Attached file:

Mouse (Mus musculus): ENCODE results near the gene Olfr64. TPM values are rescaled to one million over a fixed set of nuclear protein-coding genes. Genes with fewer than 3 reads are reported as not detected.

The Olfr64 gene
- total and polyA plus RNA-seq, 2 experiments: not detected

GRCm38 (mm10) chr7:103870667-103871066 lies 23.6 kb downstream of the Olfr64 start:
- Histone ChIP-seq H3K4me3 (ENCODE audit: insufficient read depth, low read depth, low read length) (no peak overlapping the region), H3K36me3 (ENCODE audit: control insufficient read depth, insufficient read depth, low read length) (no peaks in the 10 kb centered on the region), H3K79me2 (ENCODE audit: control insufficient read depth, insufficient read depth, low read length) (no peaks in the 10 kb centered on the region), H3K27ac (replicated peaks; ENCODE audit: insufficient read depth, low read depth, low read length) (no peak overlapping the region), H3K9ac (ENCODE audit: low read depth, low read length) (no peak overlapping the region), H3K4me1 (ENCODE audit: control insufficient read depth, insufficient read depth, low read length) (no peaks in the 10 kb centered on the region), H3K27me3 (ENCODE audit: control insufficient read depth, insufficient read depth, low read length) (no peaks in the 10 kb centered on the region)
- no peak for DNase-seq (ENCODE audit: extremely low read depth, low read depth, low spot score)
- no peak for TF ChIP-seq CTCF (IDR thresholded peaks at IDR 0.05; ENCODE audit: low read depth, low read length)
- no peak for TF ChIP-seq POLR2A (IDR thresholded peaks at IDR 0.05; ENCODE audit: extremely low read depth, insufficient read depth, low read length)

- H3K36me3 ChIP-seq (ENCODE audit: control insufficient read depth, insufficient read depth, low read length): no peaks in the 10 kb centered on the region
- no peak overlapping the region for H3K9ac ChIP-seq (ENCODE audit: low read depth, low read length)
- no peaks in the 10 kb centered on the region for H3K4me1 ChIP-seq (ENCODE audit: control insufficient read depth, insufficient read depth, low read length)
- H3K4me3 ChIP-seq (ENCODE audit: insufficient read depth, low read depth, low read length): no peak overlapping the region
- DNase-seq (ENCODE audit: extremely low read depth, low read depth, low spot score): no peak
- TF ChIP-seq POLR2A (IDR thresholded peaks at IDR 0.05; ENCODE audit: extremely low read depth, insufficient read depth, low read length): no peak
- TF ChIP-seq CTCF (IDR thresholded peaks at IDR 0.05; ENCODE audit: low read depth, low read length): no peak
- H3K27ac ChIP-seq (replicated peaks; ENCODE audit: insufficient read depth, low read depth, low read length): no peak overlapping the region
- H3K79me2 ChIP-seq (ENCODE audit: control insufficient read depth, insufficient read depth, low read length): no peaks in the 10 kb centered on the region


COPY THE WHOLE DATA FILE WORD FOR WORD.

Mouse (Mus musculus): ENCODE results near the gene Olfr64. TPM values are rescaled to one million over a fixed set of nuclear protein-coding genes. Genes with fewer than 3 reads are reported as not detected.

The Olfr64 gene
- total and polyA plus RNA-seq, 2 experiments: not detected

GRCm38 (mm10) chr7:103870667-103871066 lies 23.6 kb downstream of the Olfr64 start:
- Histone ChIP-seq H3K4me3 (ENCODE audit: insufficient read depth, low read depth, low read length) (no peak overlapping the region), H3K36me3 (ENCODE audit: control insufficient read depth, insufficient read depth, low read length) (no peaks in the 10 kb centered on the region), H3K79me2 (ENCODE audit: control insufficient read depth, insufficient read depth, low read length) (no peaks in the 10 kb centered on the region), H3K27ac (replicated peaks; ENCODE audit: insufficient read depth, low read depth, low read length) (no peak overlapping the region), H3K9ac (ENCODE audit: low read depth, low read length) (no peak overlapping the region), H3K4me1 (ENCODE audit: control insufficient read depth, insufficient read depth, low read length) (no peaks in the 10 kb centered on the region), H3K27me3 (ENCODE audit: control insufficient read depth, insufficient read depth, low read length) (no peaks in the 10 kb centered on the region)
- no peak for DNase-seq (ENCODE audit: extremely low read depth, low read depth, low spot score)
- no peak for TF ChIP-seq CTCF (IDR thresholded peaks at IDR 0.05; ENCODE audit: low read depth, low read length)
- no peak for TF ChIP-seq POLR2A (IDR thresholded peaks at IDR 0.05; ENCODE audit: extremely low read depth, insufficient read depth, low read length)

- H3K36me3 ChIP-seq (ENCODE audit: control insufficient read depth, insufficient read depth, low read length): no peaks in the 10 kb centered on the region
- no peak overlapping the region for H3K9ac ChIP-seq (ENCODE audit: low read depth, low read length)
- no peaks in the 10 kb centered on the region for H3K4me1 ChIP-seq (ENCODE audit: control insufficient read depth, insufficient read depth, low read length)
- H3K4me3 ChIP-seq (ENCODE audit: insufficient read depth, low read depth, low read length): no peak overlapping the region
- DNase-seq (ENCODE audit: extremely low read depth, low read depth, low spot score): no peak
- TF ChIP-seq POLR2A (IDR thresholded peaks at IDR 0.05; ENCODE audit: extremely low read depth, insufficient read depth, low read length): no peak
- TF ChIP-seq CTCF (IDR thresholded peaks at IDR 0.05; ENCODE audit: low read depth, low read length): no peak
- H3K27ac ChIP-seq (replicated peaks; ENCODE audit: insufficient read depth, low read depth, low read length): no peak overlapping the region
- H3K79me2 ChIP-seq (ENCODE audit: control insufficient read depth, insufficient read depth, low read length): no peaks in the 10 kb centered on the region